If I told you that, as a European citizen, you have rights that you do not even suspect, would you believe me?
To all those who are curious or sceptical, let me introduce you to what is probably the least known right attached to European citizenship: European consular protection.
European citizenship offers many rights that can be useful, particularly at the international level. Some of these rights are very well known and are not even noticed anymore, as they are so much a part of everyday life. This is the case of freedom of movement from one Member State to another: it is very easy to move around Europe and especially without having border controls. We quickly forget that this is possible thanks to European citizenship.
On the other hand, some rights are totally unknown to the general public, such as European consular protection. In this article, I will tell you more about this right and show you that it could be useful for you one day.
To put it simply: if you have to travel outside Europe or if you live outside Europe and there is no embassy or consulate of the country of your nationality where you are, then European citizenship allows you to benefit from the diplomatic assistance of any EU Member State that would be represented in that same country in an emergency.
If this is not quite clear, with this example you will be sure to understand. Let’s imagine that I am a Belgian national and that I plan to spend 2 wonderful weeks of holidays in Mongolia (Asia). However, I accidentally lose my passport during my trip and without being able to prove my identity I would not be able to return to Europe. While informing myself, I learn that I need to go to an embassy to receive assistance. To my great surprise, I also learn that Belgium has no diplomatic representation in Mongolia … I already imagine the worst. Fortunately for me, the fact that I am a European citizen means that I can go to another embassy of one of the Member States of the European Union and receive the same assistance there as if I were a national of the country represented. So I could go to the French embassy or the German embassy, since both countries have diplomatic representation in that country.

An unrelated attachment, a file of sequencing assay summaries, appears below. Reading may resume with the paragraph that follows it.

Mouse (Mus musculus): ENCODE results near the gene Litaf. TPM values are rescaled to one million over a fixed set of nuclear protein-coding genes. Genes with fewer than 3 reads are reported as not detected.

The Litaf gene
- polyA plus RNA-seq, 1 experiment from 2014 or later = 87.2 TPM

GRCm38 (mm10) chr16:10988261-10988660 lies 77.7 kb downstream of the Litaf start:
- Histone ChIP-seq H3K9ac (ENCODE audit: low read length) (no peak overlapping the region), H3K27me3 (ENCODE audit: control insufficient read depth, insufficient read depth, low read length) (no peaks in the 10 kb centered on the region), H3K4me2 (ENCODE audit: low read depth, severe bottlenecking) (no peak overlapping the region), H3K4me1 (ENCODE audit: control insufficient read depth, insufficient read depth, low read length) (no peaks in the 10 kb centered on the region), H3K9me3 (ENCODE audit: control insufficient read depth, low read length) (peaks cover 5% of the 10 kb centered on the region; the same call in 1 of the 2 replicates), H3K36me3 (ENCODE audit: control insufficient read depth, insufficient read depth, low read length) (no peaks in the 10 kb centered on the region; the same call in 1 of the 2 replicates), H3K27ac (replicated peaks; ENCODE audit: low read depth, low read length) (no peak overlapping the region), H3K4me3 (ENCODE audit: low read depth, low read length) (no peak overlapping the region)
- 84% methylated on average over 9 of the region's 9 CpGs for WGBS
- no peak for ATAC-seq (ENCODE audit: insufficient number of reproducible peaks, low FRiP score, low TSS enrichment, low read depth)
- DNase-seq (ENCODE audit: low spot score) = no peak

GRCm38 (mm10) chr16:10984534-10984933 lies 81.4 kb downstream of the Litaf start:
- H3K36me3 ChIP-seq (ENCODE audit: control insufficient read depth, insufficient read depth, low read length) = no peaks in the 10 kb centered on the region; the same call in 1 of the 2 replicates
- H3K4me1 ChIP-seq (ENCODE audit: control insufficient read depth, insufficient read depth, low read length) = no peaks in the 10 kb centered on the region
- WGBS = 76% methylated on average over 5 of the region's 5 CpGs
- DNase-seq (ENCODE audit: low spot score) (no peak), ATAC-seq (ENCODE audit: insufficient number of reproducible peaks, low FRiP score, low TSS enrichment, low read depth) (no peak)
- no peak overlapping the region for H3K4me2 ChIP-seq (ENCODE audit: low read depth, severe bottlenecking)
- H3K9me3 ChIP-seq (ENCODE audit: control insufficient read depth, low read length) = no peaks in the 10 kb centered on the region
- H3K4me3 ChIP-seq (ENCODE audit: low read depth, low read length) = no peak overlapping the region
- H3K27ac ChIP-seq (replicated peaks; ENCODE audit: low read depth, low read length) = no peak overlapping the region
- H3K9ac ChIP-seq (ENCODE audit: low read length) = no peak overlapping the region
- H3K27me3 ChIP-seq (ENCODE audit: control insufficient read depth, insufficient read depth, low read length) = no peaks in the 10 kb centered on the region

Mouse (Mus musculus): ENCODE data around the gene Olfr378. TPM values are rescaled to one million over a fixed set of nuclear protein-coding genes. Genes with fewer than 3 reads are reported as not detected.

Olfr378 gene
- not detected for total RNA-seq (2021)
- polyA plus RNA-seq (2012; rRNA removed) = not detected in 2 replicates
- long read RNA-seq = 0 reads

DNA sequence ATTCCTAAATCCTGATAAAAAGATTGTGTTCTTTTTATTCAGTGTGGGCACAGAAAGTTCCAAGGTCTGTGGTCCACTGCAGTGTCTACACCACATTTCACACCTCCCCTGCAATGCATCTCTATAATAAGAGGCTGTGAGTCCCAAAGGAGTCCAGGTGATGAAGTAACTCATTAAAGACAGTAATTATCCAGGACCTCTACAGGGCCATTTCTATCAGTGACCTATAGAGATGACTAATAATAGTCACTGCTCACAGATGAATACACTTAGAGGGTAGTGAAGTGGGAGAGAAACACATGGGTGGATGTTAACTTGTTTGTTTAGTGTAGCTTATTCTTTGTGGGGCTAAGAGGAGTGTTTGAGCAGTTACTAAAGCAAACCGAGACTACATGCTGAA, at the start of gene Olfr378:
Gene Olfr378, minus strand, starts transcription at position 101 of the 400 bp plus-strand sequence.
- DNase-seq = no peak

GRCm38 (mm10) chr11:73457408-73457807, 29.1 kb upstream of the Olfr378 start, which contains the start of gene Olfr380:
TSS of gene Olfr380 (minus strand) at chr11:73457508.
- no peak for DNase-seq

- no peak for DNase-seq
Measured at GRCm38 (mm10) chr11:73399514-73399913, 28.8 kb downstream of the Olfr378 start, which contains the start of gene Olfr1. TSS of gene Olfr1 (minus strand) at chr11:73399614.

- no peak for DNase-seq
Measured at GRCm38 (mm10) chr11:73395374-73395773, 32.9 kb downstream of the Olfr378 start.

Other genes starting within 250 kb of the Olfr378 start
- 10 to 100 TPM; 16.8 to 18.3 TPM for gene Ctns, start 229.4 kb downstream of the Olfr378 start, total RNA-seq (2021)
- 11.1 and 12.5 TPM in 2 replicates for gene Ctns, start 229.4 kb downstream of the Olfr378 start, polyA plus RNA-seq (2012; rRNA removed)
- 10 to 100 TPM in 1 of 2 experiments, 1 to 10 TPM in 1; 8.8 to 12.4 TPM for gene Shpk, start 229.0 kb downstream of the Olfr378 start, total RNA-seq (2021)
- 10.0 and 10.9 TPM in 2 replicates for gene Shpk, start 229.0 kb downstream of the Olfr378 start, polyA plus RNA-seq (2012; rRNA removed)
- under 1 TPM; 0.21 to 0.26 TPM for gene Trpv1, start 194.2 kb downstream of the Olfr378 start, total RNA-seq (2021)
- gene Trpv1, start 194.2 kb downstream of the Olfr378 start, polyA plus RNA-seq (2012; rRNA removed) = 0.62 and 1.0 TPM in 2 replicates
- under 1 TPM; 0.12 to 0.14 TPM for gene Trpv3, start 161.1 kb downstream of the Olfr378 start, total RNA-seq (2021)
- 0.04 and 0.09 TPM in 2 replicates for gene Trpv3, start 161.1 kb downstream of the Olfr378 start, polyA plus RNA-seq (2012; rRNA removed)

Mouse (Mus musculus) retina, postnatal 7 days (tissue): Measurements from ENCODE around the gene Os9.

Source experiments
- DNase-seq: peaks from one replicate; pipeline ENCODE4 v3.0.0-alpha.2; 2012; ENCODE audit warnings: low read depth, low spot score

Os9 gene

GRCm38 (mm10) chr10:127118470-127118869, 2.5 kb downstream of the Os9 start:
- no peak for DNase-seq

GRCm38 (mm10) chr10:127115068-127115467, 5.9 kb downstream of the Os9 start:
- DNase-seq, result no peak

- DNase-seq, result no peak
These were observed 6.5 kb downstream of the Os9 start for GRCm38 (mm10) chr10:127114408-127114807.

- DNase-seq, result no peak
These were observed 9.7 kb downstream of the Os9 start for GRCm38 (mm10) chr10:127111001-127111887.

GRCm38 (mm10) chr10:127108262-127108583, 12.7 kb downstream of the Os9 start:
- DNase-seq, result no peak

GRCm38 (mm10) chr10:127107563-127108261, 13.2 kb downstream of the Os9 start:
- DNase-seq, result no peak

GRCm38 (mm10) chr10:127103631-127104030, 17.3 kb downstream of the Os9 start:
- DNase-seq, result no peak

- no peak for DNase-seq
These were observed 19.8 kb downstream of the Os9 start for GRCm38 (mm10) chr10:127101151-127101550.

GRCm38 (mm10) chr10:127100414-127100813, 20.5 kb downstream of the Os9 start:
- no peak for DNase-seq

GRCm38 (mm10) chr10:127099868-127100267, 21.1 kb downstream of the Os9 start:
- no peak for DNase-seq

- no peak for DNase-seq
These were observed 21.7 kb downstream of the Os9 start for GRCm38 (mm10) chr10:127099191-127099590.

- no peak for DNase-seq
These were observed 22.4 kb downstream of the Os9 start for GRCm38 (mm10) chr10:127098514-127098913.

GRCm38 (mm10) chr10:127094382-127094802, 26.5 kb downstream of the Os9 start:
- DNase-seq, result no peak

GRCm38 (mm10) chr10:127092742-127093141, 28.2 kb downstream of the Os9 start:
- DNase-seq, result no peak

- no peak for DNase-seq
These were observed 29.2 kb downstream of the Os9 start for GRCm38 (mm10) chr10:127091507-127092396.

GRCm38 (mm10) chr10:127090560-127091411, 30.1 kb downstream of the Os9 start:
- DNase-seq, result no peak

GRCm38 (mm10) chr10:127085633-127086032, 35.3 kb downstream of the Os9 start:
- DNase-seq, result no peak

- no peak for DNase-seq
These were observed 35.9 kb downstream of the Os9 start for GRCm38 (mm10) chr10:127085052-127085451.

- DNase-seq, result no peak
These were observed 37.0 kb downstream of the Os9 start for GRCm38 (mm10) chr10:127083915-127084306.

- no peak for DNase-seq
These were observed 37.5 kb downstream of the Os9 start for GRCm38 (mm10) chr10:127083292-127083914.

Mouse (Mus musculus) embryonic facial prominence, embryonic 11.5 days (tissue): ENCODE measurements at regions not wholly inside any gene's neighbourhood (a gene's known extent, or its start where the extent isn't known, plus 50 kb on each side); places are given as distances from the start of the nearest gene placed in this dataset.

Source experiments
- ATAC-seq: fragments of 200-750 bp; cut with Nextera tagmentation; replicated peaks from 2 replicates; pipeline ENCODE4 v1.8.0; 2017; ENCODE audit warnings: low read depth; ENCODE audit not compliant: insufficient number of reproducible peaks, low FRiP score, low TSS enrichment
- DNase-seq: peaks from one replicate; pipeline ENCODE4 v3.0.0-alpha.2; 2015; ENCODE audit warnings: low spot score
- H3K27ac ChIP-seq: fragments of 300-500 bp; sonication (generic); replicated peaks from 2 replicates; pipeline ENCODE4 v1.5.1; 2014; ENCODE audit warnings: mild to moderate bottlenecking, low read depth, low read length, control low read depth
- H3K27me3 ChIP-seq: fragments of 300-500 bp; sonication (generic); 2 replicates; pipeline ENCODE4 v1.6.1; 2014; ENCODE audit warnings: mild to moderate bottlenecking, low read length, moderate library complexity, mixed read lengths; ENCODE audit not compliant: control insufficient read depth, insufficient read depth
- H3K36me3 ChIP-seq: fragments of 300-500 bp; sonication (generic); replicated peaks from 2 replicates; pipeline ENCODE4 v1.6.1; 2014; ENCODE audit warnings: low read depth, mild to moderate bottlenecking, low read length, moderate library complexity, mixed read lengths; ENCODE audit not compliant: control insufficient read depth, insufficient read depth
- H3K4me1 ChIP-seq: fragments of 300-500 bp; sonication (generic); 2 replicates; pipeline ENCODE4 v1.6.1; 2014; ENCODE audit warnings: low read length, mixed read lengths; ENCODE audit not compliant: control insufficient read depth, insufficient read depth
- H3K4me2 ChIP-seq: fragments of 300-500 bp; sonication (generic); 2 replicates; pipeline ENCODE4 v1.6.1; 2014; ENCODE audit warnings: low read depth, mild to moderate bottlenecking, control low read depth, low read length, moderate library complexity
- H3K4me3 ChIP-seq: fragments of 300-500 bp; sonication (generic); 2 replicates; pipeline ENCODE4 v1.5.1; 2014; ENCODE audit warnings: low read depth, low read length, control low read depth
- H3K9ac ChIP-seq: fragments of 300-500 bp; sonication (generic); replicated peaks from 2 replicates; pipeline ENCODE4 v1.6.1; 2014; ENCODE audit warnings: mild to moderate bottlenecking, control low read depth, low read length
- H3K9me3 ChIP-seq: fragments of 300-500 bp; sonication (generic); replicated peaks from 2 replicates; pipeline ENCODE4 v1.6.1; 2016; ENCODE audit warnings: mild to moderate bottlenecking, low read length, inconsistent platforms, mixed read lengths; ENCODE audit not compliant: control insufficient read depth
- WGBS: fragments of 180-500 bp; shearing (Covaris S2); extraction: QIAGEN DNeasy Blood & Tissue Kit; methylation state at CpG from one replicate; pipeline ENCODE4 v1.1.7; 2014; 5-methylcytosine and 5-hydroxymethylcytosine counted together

I think that with this little example you are beginning to realise the usefulness of this right and that it could well save you one day!
If you are still not convinced I still have some information in reserve …
You may be thinking that your country has an extensive diplomatic network and that, no matter where you go, you will always find one of your country’s embassies. But that is not necessarily the case. Indeed, there are great disparities at the European level when you look at the diplomatic network of the 27 Member States. If you are a national of a Baltic country, you are more likely than most other European nationals to use this right since the diplomatic network of these countries is around 40 embassies. If this were the case you might go to a French or German embassy which are the EU states with the most extensive diplomatic networks with more than 150 embassies.
It is important to know that there are only 4 countries outside the European Union where all 27 Member States are represented diplomatically. These are the United States, China, India, and finally Russia. This is why, if you are thinking of travelling or aspiring to settle in a country outside the European Union, it may be wise to find out about the diplomatic representation of your country and that of your European neighbours. To find reliable information, you should use the official website of your country’s foreign ministry or the websites of the European Union institutions.